Scorpion Macehead

The macehead depicts a ruler wearing the white crown of Upper Egypt engaged in a ritual described by Clayton as either “opening the dykes ritually to begin the flooding of the fields…or…cutting the first furrow for the foundation of either a temple (at Hierakonpolis) or of a city”. Above the ruler there are a series of standards from which hang noosed lapwings, representing the common people who have been “overcome” by Scorpion.

Scorpion Macehead
Scorpion Macehead

On the Scorpion Macehead the glyph of a scorpion appears under a rosette. Smith proposed that the rosette was an early marker of royalty. However, Malek disputes this reading and doubts that the glyph in front of the king is his name, suggesting that it is an epithet of Narmer. Cialowicz has suggested that Scorpion was depicted wearing the red crown of Lower Egypt on the missing section of the macehead. If this is the case then he could be the first ruler of Upper and Lower Egypt (an accolade usually accorded to his successor Narmer). However, the reconstruction of Cialowicz is based on two very small fragments and Millet has questioned this conclusion.

Another fragmentary macehead (the minor mace head) from the main deposit of the Temple of Nekhen depicts a seated ruler wearing a Heb Sed robe and the red crown of Lower Egypt. Arkell has proposed that this ruler was Scorpion, but Adams noted that there was no sign of a rosette in front of the ruler where his name would be expected to be found. Midant-Reynes and Gautier have suggested that this fragment is actually part of the main Scorpion Macehead.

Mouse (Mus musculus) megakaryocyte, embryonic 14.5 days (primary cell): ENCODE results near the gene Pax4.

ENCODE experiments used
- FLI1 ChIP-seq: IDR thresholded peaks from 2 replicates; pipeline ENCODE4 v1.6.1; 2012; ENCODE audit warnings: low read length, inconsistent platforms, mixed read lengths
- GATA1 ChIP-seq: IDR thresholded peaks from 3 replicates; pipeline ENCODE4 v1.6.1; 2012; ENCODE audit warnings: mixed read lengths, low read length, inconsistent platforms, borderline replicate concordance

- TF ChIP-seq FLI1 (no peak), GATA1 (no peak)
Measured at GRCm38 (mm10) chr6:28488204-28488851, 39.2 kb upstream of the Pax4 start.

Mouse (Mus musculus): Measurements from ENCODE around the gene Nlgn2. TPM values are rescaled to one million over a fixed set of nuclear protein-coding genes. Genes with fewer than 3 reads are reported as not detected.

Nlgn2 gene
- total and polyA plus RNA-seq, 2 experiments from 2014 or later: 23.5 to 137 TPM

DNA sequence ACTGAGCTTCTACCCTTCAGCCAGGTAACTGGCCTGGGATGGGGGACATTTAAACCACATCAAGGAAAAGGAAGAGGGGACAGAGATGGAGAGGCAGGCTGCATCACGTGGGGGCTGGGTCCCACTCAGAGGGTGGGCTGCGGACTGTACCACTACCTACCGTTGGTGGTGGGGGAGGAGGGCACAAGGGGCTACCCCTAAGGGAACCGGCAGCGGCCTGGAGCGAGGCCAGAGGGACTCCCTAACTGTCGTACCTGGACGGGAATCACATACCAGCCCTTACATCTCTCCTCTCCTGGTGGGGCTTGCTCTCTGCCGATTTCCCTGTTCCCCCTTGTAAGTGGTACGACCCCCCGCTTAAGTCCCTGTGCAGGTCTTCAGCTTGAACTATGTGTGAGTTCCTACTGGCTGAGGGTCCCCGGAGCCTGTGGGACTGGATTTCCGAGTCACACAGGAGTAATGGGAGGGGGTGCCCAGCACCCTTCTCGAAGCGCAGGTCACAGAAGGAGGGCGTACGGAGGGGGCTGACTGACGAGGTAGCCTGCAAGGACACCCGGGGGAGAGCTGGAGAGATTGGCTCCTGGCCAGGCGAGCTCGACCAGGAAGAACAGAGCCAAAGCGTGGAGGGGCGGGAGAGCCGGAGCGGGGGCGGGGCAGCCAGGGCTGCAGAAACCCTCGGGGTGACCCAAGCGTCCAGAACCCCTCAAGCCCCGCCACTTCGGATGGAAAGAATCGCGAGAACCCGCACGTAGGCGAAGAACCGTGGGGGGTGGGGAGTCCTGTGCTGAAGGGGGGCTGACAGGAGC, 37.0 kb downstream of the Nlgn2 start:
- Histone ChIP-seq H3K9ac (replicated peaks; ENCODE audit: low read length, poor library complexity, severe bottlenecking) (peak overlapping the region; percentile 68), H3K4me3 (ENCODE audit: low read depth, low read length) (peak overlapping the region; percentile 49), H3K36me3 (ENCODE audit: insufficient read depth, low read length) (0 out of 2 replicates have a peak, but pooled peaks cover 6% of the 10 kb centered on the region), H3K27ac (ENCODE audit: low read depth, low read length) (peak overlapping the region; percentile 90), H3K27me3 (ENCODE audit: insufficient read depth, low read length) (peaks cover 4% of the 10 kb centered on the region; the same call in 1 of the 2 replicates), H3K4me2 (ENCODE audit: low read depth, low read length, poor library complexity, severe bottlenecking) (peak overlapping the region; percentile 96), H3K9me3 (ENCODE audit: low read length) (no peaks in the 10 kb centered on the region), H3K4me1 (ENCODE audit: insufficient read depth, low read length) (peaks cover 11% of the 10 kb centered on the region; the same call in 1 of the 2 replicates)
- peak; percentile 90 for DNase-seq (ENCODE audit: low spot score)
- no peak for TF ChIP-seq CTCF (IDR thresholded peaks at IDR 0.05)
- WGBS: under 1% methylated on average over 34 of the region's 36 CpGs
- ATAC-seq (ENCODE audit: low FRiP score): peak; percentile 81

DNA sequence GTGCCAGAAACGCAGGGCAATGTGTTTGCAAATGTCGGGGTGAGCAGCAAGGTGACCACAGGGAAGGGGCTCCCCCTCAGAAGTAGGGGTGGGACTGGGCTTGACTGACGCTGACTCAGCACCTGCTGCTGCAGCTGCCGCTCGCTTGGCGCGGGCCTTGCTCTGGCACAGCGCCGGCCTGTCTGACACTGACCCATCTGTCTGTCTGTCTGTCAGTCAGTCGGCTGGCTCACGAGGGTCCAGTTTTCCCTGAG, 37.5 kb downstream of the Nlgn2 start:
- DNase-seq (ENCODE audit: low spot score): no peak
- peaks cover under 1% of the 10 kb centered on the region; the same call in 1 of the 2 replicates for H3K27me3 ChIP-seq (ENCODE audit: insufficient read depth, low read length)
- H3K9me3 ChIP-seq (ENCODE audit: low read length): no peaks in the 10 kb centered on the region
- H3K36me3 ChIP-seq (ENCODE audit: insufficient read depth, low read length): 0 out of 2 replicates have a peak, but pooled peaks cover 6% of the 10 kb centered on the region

• Adams, Barbara and Cialowicz, Krzysztof (1998) Protodynastic Egypt
  • Bard, Kathryn (2008) An introduction to the Archaeology of Ancient Egypt
  • Clayton, Peter A (1994) Chronicle of the Pharaohs
  • J.C. Darnell, et al (2002) Theban Desert Road Survey in the Egyptian Western Desert 1
  • Kemp, Barry J (1991) Ancient Egypt: Anatomy of a Civilisation
  • Wilkinson,Toby A H (1999) Early Dynastic Egypt
  • Wilkinson, Toby A H(2000) What a King Is This: Narmer and the Concept of the Ruler from The Journal of Egyptian Archaeology

Copyright J Hill 2020